The Earl of Swinton. Yes, my Lords. I assure the noble Lord that we shall be following with interest what goes on. However, we feel that there is a lot more research needed into the subject. That is why the approach now being made by the Spastics Society is being considered with great sympathy. I understand that there is no consensus of opinion about that method of treatment. Some professionals have been very enthusiastic about it, particularly in the field of cerebral palsy and in some aspects of mental handicap and other neurological handicaps. Others in the field, including Her Majesty's Inspectorate, have reservations. They feel that although the method may be considered impressive in respect of movement, it can be at the expense of other areas of educational and social development.
The Earl of Selkirk. My Lords, will my noble friend give the House some picture of the nature of conductive education? It is a subject with which I am not very familiar.
The Earl of Swinton. My Lords, conductive education has been developed in Hungary, where it is used as the main basis for the early education of physically handicapped children and as a method of treating or re-educating adults with major handicaps. The essence of the method is to treat children and others like normal individuals with the object of educating them on general subjects, but incorporating into the general subjects lessons on how to eat, walk, sit and solve problems. Children are allocated to one particular "superperson", who is a cross between a teacher and therapist and is known as a conductor, who takes them through the whole process of education as they grow older.
Baroness Fisher of Rednal. My Lords, is the noble Earl aware that Birmingham City Council is pioneering the scheme and not Birmingham University? It all arose through one of the children in the city who is now in Budapest. The city itself felt, after visiting the centre, that it was a useful exercise, as the noble Earl has said, to see whether the scheme could be put into operation and then evaluated. However, it is not a university scheme.
The Earl of Swinton. My Lords, I bow to the superior knowledge of the noble Baroness in respect of what goes on in and around Birmingham. I am sure that she is absolutely right.
(HL Deb 28 April 1986 vol 474 cc1-31)

Thirteen hard years later

In May 1999, another debate in the Lords

Add another thirteen years to that...

... and you are almost up to the present day. What might such discussion sound like now? Certainly nothing like those of 1986 and 1999. Not only has the whole social situation changed, at home and abroad, but even the very language in which such matters are discussed is quite different.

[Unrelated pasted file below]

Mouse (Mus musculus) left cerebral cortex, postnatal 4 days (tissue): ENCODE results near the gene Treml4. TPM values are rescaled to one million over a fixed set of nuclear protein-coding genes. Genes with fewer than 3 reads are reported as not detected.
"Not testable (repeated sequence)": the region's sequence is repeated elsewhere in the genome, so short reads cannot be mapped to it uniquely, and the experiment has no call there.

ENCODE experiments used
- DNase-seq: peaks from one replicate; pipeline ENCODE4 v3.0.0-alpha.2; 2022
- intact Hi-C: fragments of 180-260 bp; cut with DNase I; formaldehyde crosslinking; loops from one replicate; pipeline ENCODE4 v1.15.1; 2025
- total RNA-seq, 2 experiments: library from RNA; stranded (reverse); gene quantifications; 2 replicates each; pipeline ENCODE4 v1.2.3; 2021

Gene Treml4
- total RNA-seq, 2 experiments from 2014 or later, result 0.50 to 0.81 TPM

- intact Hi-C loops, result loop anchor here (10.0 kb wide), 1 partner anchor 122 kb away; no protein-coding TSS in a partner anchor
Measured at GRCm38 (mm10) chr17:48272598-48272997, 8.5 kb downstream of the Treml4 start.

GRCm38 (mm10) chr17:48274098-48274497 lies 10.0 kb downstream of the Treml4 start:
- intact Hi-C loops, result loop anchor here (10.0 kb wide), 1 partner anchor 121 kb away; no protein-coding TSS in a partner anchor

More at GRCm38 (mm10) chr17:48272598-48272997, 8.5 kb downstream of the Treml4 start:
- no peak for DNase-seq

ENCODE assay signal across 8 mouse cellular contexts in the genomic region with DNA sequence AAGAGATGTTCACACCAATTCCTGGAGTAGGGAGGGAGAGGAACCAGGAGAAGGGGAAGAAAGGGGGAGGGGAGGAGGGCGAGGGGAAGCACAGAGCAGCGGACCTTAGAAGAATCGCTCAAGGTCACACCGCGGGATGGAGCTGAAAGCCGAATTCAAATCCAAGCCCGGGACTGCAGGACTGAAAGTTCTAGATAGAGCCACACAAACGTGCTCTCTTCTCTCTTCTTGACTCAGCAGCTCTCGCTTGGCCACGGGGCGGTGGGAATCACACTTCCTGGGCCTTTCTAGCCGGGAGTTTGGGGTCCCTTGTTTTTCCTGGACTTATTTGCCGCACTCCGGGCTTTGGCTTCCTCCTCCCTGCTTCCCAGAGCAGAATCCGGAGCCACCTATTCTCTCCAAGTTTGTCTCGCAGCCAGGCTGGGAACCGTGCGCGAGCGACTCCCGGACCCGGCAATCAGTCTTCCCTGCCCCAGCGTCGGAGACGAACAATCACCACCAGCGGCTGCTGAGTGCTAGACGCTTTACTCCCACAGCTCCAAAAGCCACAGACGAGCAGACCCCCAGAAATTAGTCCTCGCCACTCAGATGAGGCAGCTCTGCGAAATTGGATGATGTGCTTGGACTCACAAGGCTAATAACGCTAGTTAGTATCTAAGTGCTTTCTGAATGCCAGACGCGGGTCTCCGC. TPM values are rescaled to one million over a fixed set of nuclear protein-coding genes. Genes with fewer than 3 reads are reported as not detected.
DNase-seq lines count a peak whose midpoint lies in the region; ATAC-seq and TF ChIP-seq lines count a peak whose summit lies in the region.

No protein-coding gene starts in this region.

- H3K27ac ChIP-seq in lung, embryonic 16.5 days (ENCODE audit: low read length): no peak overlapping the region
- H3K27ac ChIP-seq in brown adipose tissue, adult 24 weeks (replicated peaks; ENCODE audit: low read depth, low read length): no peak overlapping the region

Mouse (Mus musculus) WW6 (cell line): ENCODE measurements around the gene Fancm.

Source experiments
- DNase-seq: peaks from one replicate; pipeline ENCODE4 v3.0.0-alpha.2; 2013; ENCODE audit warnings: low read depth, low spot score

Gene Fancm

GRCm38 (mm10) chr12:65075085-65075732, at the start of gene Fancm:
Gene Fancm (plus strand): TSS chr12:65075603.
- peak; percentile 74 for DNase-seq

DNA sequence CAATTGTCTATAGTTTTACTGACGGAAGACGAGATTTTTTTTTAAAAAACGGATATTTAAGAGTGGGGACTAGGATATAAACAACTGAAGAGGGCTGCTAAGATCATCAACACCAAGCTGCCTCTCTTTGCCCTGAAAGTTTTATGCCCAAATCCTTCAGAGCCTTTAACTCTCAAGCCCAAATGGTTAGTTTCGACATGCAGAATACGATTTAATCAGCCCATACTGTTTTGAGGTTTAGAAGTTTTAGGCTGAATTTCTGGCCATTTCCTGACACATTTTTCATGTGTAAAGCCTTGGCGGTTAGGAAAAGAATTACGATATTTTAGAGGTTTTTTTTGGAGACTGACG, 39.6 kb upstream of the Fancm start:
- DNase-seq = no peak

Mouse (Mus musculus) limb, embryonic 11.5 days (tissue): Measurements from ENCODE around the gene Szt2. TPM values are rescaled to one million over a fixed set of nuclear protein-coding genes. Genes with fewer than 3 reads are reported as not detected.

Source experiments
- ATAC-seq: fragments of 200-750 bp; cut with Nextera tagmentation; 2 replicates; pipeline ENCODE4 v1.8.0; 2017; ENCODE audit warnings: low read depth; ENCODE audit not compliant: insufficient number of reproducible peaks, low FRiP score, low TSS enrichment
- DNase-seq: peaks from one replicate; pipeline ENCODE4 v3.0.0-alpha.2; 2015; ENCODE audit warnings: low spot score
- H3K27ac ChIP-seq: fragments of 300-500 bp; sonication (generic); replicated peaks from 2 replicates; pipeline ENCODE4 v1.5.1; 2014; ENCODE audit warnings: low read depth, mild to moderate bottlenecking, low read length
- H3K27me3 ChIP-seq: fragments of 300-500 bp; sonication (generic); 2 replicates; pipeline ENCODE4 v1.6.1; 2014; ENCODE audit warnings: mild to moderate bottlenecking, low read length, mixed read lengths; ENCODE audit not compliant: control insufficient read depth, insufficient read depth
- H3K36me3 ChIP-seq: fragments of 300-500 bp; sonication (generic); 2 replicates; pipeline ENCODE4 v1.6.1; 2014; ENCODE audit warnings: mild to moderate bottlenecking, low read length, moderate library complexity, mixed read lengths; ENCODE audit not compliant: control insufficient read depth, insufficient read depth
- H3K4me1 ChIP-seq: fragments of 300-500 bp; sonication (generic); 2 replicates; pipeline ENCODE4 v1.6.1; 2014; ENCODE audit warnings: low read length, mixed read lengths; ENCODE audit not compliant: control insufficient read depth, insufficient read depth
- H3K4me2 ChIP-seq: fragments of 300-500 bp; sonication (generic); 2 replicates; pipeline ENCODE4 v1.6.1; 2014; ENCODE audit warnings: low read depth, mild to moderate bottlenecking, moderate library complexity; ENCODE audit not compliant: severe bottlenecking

The only thing that remains unchanged is that the great bulk of children and adults and families who might potentially benefit from radical change in how their services are construed and delivered are experiencing much of the same.

So it goes.

Sunday, 20 July 2014


Two new micro-centres in France
On cherche des conducteurs

Two new entries today on Conductive World's Facebook page:

New French micro-centre
Centre d'éducation conductive du Gard 

Another new French micro-centre
Association Solidarité Enfants IMC
Conductor job available in Normandy:
Both small, family-led initiatives.
Like previous initiatives in France, in rural settings and seemingly media-savvy.

Sheer coincidence or possible trend?


Chance discovery of classic from the fifties

I have just stumbled just by chance upon a PDF of a classic double paper by A. R. Luriya, in English, from fifty-five years ago (complete with the traces of rusty staples):

It was all such a different world. Lovely to see those quaint old English transliterations of Russian names again. 

More substantively, it was Aleksandr Luriya who gave birth to the science of neuropsychology. Rewiring-buffs, and those who do not like the concept of 'rewiring the brain', might both seriously like to consider his notion of 'temporary connections'. This could quite raise the level of discussion...

Indeed the concept of temporary connections ought to be at least mentioned whenever the less mediated notion of rewiring is evoked.

His 'directive function of speech', by the way, has frequently been misrendered into English as 'verbal regulation', including in the CE literature.


Luriya, A. R. (1959) The directive function of speech in development and dissolution. Part I: Development of the directive function of speech in early childhood, Word, vol. 15, no 3, pp. 341-352

Luriya, A. R. (1959) The directive function of speech in development and dissolution. Part II: Dissolution of the regulative function of speech in pathological states of the brain, Word, vol. 15, no 3, pp. 353-364


Friday, 18 July 2014


Something fresh in 'CE research'

No way to run a railroad

Local CE charity Stick 'n' Step has injected a much-needed new paradigm for consideration outcome-evaluation into the field of Conductive Education. But the field learns about it – if at all  almost by chance

On Monday of this week an English local newspaper published an interesting report by Craig Manning its Chief Reporter, concerning a university-based evaluation completed on the CE centre Stick 'n' Step:

The evaluation was made through investigation of Stick 'n' Step's 'SROI' (social return on investment). The study was conducted by Gayle Whelan and Gareth Roach of the Centre for Public Health at John Moores University.